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The concept of social capital was developed by Bourdieu, a French sociologist in the 1980s. he referred social capital as “the aggregate of the actual or potential resources which are linked to the possession of a durable network of more or less institutionalized relationships of mutual acquaintance and recognition” (Bourdieu, 1986).
This definition has been simplified by Heywood who has defined it as “the levels of trust and sense of social connectedness that help to promote stability, cohesion and prosperity; what turns the ‘I’ into ‘we” (Heywood, 2008). In other words, social capital incorporates social networks, notion of trustworthiness, and collective responsibility.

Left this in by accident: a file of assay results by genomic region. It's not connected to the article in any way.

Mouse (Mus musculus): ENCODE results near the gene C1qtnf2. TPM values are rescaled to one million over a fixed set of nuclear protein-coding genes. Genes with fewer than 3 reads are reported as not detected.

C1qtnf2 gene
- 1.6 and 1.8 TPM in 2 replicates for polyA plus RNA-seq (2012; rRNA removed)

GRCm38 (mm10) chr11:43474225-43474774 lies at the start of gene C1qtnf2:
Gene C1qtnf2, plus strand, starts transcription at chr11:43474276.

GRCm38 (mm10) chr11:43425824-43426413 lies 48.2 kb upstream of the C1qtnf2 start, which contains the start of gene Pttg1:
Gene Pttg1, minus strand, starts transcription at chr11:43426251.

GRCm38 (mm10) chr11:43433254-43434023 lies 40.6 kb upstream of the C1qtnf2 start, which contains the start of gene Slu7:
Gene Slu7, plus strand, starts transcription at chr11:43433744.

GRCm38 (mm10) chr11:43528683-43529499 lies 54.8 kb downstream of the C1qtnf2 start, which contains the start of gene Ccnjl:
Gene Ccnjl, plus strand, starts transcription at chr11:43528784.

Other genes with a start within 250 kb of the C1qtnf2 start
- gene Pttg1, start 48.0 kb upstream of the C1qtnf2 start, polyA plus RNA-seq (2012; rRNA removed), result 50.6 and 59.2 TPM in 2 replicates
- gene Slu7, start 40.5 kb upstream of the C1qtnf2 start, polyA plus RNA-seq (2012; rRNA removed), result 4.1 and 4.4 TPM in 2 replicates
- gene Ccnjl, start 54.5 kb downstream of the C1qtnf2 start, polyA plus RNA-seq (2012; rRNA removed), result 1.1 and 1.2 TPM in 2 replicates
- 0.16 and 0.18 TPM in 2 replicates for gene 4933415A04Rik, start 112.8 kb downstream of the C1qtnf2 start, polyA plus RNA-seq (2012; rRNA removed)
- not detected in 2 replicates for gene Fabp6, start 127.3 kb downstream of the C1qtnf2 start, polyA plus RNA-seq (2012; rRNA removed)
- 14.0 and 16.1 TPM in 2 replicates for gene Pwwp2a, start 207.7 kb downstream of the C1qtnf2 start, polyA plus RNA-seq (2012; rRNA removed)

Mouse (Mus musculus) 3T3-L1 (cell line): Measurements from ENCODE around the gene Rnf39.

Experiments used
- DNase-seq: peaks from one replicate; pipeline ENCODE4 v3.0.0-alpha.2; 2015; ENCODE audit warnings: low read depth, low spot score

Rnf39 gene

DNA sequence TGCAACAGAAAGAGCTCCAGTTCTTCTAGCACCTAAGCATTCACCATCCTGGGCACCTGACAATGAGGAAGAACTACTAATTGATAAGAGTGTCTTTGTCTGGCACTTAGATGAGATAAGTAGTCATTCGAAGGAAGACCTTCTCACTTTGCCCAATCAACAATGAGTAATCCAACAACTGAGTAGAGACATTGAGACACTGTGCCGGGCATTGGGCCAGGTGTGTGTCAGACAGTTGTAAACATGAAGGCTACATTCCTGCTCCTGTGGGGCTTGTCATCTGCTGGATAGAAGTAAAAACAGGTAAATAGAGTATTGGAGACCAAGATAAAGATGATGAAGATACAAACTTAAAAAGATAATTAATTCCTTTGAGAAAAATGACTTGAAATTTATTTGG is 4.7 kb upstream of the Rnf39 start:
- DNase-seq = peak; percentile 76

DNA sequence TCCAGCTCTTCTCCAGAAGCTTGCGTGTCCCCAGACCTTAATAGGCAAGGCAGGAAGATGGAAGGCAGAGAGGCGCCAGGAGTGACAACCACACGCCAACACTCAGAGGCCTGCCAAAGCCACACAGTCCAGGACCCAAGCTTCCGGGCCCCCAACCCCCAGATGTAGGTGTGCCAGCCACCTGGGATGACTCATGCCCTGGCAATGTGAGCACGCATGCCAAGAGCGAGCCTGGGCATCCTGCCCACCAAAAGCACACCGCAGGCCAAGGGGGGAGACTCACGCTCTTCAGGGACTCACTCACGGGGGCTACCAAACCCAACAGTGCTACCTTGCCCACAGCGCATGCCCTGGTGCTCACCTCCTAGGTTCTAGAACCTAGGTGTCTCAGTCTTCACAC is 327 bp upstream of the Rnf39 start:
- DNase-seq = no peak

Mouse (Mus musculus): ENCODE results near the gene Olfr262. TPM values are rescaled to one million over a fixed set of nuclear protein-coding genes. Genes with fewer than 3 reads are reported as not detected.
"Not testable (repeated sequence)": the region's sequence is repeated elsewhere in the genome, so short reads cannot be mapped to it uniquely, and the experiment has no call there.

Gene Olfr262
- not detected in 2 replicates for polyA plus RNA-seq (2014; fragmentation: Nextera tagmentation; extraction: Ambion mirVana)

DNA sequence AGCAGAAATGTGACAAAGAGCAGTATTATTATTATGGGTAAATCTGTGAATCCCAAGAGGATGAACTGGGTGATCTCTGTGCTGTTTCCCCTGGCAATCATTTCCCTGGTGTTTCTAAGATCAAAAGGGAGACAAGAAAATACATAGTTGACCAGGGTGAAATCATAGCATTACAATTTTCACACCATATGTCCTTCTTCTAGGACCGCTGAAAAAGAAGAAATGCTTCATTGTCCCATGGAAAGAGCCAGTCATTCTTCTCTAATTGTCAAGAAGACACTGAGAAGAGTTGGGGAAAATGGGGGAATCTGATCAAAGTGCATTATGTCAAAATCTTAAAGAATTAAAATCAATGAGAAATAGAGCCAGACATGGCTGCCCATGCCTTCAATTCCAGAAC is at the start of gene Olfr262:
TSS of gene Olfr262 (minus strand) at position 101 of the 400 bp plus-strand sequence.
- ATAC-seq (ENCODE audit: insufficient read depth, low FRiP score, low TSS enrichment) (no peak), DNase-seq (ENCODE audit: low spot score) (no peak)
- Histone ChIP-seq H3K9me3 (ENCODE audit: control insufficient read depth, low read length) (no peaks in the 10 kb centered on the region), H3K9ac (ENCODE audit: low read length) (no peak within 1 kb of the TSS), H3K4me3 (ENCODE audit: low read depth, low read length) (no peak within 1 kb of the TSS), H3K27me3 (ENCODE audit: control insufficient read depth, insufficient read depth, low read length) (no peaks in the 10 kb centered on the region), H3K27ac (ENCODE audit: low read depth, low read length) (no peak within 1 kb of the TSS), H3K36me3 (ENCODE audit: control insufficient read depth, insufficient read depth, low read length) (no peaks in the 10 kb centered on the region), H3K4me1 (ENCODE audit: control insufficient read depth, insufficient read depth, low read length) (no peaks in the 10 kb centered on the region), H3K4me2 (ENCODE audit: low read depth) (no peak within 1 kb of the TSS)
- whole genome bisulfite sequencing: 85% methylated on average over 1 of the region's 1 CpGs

These aspects enable individuals and society to act effectively. This paper discusses the potential causes of decline of social capital as highlighted in Putnam’s text. The potential causes discussed include: absence of civic engagement in many countries; growth of television viewership, high costs of joining networks, and women entry into workforce.
Absence of Civic Engagement
Lack of social engagement in many countries in the Western world is a major indicator for the decline of social capital. Social capital is a crucial factor which allows democracy to strive (Heywood, 2008).
In the US, for instance, many social associations such as; Parents Teachers Associations, National Federation of Women’s Clubs, League of Women Voters and the Red Cross witnessed membership declines of around 50% since the 1960s (Heywood, 2008).